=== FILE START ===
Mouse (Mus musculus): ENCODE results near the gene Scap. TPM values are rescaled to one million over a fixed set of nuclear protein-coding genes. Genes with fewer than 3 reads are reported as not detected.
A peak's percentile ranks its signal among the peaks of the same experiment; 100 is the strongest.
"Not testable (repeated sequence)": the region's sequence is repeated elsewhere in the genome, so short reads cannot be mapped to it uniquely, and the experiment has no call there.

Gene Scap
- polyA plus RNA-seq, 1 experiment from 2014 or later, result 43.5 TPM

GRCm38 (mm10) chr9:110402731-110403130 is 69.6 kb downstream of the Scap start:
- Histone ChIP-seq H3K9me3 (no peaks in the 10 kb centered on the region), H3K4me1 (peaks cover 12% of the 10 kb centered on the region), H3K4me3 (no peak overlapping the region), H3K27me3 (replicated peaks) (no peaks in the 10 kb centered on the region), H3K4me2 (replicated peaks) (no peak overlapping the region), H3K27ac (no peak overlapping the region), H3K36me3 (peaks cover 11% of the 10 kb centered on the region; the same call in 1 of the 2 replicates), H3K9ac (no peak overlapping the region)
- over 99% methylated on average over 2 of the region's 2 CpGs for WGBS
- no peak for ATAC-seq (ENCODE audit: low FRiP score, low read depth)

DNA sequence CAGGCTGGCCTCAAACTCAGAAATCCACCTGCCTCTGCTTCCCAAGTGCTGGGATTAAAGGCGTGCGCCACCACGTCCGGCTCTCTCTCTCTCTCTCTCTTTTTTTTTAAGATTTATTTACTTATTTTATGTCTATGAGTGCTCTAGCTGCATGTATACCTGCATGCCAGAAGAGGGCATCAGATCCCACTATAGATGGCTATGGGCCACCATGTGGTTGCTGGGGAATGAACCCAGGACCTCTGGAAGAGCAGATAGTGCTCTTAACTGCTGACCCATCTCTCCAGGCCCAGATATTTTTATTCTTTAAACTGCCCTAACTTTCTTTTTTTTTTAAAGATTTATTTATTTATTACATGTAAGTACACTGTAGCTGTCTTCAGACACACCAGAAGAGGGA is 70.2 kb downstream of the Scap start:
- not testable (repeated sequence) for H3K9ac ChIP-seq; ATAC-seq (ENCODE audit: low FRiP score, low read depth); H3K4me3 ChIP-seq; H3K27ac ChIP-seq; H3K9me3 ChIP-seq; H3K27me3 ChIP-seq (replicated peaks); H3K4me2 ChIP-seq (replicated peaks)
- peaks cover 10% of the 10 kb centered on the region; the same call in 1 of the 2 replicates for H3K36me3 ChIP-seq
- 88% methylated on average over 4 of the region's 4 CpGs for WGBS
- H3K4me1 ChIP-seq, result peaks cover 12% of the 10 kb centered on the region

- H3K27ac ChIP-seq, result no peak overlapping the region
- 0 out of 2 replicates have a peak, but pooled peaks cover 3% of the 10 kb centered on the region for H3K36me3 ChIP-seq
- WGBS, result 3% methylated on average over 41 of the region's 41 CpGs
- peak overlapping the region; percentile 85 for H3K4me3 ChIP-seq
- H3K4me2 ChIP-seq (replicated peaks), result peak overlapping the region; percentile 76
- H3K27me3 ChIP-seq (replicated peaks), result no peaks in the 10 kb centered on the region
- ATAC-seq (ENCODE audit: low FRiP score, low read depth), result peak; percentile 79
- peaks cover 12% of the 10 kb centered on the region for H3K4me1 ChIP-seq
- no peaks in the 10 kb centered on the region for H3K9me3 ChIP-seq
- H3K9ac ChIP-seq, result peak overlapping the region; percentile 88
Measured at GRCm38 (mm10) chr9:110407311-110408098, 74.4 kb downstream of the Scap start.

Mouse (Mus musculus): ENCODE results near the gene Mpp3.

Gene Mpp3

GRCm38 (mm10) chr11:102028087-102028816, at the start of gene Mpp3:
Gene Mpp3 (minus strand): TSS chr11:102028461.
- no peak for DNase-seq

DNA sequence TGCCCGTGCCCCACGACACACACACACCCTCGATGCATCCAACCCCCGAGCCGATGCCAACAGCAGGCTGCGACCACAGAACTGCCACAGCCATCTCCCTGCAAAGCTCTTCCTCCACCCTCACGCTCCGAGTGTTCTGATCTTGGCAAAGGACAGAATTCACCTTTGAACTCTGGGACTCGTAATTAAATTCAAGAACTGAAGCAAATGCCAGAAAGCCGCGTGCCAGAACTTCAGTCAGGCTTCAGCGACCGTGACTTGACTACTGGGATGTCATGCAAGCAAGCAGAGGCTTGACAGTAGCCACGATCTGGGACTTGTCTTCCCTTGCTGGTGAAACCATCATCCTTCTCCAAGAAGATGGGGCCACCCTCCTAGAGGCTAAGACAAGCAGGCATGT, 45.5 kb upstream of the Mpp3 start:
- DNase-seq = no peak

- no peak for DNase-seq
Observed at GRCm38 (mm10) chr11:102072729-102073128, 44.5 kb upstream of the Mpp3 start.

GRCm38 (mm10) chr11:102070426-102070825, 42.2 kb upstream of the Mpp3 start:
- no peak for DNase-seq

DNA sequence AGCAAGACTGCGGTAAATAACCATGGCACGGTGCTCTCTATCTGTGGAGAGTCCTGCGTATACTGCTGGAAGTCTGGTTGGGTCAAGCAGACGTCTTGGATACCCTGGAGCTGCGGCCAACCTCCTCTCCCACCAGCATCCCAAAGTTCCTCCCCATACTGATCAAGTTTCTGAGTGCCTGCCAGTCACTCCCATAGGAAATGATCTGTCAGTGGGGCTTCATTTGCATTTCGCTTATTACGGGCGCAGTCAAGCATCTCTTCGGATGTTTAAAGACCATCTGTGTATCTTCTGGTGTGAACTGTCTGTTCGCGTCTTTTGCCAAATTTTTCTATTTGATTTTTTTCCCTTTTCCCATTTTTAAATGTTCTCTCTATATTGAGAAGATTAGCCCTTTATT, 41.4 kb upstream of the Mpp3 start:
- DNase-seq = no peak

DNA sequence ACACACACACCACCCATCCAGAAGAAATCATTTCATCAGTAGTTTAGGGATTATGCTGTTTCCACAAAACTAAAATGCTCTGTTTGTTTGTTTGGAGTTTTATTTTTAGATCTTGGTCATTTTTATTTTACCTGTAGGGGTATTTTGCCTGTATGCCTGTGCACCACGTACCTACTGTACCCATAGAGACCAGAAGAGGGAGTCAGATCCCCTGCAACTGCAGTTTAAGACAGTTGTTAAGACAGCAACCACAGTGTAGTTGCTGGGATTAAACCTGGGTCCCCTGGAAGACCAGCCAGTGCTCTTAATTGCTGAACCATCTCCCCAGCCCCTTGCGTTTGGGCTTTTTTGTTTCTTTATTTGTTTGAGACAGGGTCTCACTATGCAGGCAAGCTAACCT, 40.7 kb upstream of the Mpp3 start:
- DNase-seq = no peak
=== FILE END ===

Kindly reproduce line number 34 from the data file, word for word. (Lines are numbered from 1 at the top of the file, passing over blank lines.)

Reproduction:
Observed at GRCm38 (mm10) chr11:102072729-102073128, 44.5 kb upstream of the Mpp3 start.